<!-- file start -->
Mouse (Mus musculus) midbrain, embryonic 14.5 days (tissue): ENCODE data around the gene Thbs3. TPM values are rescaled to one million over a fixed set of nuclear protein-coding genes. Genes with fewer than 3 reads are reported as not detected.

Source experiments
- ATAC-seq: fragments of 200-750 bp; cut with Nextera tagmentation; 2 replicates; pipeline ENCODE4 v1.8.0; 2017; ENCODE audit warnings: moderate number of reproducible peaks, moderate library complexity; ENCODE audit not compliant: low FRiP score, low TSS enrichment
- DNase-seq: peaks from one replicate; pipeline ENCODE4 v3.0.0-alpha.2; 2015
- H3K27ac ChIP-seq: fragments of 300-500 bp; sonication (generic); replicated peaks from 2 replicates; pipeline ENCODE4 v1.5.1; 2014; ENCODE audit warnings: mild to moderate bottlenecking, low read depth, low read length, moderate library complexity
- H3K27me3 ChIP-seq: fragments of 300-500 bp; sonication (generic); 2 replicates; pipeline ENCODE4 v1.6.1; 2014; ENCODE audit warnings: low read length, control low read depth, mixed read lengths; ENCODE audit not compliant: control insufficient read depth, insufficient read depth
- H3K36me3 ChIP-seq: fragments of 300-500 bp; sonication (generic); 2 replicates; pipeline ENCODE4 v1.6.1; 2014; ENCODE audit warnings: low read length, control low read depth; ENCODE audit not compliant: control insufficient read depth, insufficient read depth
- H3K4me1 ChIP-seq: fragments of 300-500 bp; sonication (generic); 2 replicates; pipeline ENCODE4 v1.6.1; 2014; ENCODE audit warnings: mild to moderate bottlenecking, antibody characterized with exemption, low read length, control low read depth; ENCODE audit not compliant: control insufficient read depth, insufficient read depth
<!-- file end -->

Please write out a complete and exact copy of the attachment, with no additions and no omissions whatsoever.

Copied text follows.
Mouse (Mus musculus) midbrain, embryonic 14.5 days (tissue): ENCODE data around the gene Thbs3. TPM values are rescaled to one million over a fixed set of nuclear protein-coding genes. Genes with fewer than 3 reads are reported as not detected.

Source experiments
- ATAC-seq: fragments of 200-750 bp; cut with Nextera tagmentation; 2 replicates; pipeline ENCODE4 v1.8.0; 2017; ENCODE audit warnings: moderate number of reproducible peaks, moderate library complexity; ENCODE audit not compliant: low FRiP score, low TSS enrichment
- DNase-seq: peaks from one replicate; pipeline ENCODE4 v3.0.0-alpha.2; 2015
- H3K27ac ChIP-seq: fragments of 300-500 bp; sonication (generic); replicated peaks from 2 replicates; pipeline ENCODE4 v1.5.1; 2014; ENCODE audit warnings: mild to moderate bottlenecking, low read depth, low read length, moderate library complexity
- H3K27me3 ChIP-seq: fragments of 300-500 bp; sonication (generic); 2 replicates; pipeline ENCODE4 v1.6.1; 2014; ENCODE audit warnings: low read length, control low read depth, mixed read lengths; ENCODE audit not compliant: control insufficient read depth, insufficient read depth
- H3K36me3 ChIP-seq: fragments of 300-500 bp; sonication (generic); 2 replicates; pipeline ENCODE4 v1.6.1; 2014; ENCODE audit warnings: low read length, control low read depth; ENCODE audit not compliant: control insufficient read depth, insufficient read depth
- H3K4me1 ChIP-seq: fragments of 300-500 bp; sonication (generic); 2 replicates; pipeline ENCODE4 v1.6.1; 2014; ENCODE audit warnings: mild to moderate bottlenecking, antibody characterized with exemption, low read length, control low read depth; ENCODE audit not compliant: control insufficient read depth, insufficient read depth